Yes we were shown a video in our classroom training at our local station. We were also given a packet with pictures and descriptions of the various parts of the 737. We were tested on this information twice...once at the local station and again in DAL.

Thank you for the response. I know we'll disagree about this, but the training is totally inadequate, IMHO. I am all for cutting cost and improving efficiency, something that UA still needs to learn more about. However, I think that WN doing this comprimises safety. When I do a pre-filght, I use all of my 15 years of experience and 10,000+ hours to do it. You can't tell me that that is the same as someone who has seen a slideshow and looked at some pictures. As for the FAA saying yes to it, they will say yes to almost anything with political pressure and prompting from the ATA. They don't really become concerned about something until someone dies or metal is bent. That's just the way it is.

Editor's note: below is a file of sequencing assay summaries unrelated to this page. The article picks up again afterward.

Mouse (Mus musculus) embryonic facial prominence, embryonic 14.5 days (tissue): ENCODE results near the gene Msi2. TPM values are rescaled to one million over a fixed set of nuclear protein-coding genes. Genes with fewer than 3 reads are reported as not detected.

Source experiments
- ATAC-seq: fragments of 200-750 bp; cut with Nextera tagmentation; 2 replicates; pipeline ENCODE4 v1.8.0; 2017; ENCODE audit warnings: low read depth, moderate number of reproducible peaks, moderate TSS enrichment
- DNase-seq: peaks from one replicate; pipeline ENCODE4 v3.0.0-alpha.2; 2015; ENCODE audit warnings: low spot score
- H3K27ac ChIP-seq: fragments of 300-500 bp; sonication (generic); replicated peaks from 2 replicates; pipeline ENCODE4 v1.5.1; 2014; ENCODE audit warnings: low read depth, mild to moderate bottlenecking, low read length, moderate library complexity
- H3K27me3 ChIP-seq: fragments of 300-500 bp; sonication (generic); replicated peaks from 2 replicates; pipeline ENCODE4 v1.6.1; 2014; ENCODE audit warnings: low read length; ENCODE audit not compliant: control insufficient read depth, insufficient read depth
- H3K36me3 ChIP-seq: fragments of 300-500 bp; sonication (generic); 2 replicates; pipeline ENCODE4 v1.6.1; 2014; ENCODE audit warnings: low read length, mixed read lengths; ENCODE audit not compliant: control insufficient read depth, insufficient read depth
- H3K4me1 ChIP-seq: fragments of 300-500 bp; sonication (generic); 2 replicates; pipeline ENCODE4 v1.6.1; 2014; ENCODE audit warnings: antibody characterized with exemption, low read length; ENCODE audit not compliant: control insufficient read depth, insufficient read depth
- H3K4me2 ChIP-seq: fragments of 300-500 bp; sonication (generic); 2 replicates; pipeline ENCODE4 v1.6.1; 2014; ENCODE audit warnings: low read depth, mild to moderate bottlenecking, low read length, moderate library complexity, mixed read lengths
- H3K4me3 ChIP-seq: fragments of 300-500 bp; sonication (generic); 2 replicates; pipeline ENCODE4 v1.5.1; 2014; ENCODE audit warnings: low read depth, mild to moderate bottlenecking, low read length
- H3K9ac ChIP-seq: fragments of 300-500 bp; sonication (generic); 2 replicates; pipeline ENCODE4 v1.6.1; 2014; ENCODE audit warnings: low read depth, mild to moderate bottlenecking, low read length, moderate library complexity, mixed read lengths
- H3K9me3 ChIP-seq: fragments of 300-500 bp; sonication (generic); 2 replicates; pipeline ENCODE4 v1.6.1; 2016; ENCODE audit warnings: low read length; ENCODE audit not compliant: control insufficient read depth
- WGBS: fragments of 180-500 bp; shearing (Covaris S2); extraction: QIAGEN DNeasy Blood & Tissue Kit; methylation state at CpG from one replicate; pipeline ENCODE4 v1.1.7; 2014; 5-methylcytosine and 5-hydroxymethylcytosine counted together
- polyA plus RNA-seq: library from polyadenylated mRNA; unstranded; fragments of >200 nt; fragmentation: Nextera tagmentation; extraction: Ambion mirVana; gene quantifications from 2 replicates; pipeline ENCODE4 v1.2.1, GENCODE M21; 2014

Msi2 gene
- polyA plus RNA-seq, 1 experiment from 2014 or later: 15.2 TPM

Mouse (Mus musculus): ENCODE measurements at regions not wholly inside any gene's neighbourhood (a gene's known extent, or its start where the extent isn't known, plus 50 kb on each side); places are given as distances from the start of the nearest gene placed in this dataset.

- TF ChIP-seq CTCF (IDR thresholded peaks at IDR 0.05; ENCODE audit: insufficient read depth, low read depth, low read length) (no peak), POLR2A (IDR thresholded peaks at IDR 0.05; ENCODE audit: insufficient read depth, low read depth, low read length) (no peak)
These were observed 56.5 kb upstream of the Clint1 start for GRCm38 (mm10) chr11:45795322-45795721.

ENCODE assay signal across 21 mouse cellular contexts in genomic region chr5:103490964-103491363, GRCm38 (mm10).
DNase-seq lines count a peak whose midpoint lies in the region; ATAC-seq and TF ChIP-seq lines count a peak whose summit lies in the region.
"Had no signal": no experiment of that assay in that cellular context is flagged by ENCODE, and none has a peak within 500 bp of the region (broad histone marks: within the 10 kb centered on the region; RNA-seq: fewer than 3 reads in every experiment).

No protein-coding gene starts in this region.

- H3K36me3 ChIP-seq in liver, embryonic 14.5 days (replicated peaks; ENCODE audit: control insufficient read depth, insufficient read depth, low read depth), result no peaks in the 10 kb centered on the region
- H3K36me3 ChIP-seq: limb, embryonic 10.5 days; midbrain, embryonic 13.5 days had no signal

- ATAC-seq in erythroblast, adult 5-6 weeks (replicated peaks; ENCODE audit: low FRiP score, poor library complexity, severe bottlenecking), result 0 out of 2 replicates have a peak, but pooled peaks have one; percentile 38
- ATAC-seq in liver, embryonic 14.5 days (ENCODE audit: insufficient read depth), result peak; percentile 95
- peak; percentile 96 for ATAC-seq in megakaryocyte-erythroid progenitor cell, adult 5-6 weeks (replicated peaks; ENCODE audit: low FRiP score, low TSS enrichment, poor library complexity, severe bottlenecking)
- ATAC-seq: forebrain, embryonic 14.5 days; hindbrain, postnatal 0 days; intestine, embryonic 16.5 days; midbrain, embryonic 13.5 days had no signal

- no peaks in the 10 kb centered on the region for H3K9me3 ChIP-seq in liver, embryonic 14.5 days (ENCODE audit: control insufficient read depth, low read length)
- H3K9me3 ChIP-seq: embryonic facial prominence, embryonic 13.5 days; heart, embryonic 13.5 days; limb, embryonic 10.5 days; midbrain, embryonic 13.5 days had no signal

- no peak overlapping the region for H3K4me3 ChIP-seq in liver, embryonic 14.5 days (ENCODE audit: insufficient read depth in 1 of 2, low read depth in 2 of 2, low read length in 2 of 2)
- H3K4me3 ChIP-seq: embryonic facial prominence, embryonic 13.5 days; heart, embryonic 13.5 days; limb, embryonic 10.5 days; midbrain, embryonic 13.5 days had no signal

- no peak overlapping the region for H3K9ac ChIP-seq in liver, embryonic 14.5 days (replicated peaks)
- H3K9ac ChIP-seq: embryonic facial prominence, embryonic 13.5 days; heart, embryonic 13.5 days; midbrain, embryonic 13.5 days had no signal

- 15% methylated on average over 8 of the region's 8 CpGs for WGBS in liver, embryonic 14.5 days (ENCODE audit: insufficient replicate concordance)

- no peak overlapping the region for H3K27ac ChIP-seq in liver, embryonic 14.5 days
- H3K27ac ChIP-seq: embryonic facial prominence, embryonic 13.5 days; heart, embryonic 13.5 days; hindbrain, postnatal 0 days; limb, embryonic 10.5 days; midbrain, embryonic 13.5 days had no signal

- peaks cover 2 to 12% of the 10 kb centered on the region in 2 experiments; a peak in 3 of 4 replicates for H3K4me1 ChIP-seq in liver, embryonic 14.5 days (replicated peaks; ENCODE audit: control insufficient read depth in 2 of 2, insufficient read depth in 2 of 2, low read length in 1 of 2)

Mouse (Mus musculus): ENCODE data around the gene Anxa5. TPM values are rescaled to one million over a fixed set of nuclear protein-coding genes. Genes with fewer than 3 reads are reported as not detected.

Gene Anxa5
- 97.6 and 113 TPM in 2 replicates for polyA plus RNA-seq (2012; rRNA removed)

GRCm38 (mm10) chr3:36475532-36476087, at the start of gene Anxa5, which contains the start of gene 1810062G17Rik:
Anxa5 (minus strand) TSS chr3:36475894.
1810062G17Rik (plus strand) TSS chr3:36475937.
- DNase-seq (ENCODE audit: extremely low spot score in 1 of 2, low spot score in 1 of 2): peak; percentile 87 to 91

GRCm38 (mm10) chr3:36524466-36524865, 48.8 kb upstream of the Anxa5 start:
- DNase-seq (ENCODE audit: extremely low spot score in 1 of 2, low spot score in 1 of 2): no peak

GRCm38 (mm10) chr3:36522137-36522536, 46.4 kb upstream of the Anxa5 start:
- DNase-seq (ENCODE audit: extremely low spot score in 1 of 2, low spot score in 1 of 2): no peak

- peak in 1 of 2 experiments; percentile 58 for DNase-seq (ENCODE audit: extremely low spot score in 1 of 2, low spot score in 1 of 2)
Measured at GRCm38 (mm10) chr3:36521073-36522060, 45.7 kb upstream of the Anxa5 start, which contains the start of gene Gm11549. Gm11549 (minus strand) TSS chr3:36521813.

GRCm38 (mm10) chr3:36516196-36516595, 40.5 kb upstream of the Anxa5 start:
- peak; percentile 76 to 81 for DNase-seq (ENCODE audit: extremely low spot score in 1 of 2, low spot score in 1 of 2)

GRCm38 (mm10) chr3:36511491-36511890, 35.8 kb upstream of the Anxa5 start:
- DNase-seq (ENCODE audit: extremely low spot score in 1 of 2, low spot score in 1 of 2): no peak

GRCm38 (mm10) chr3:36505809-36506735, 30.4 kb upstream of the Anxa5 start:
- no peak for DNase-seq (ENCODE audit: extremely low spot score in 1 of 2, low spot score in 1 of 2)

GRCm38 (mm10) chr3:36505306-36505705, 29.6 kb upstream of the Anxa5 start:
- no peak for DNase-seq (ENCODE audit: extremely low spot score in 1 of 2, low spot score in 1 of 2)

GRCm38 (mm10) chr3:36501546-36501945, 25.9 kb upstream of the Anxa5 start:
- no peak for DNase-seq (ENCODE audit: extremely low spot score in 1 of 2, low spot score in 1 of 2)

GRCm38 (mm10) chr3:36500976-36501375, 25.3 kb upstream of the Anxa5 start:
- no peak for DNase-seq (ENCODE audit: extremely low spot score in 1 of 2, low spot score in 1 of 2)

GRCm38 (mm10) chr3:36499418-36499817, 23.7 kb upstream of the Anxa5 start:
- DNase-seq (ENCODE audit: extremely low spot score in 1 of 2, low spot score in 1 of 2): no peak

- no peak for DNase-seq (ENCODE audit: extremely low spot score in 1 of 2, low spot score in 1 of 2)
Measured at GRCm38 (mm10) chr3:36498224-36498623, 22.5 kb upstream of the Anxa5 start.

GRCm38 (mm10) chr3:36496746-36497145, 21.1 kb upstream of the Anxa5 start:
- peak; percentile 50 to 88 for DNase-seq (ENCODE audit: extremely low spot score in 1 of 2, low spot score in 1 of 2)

Topic: RE: AS MD-80 With Hole In Fuselage
Username: Gift4tbone
Posted 2005-12-29 06:56:27 and read 6986 times.

It seems everyone is blaming this on the fact that the worker was non-union. I do not believe it has even a small inkling to do with union/non-union employees. BUT what I IMO believe is that it has to do with out-sourcing. If AS hired directly non-union ramp agents, I would venture to say the number of ground incidents would be significantly less. As someone posted earlier, when you work for something, you tend to take pride in it. Where as these out-sourced workers don't work for AS. So they don't really care about AS.

This is a perfect example of how out-sourcing is just not a good idea. You (you general, not YOU specific) loose that connection between employees and the product. In this case the aircraft in question.

Now imagine out-sourced F/As? It'd be like flying AA. (ok, sorry, easy stab at AA, I'm sure there are many 'nice' F/As at AA, but I have yet to experience one of them). What about out-sourcing pilots? Hum, now thats a disaster waiting to happen.

I'm glad everyone made it down safe and sound. And I have the utmost confidence that the proper authorities will take care of who did this. Hopefully AS and the rest of the airline industry world-wide will take a closer look at this, and realize in house help, union or non, is the best bet for everyone.

-Tony@PVD

Topic: RE: AS MD-80 With Hole In Fuselage
Username: EA CO AS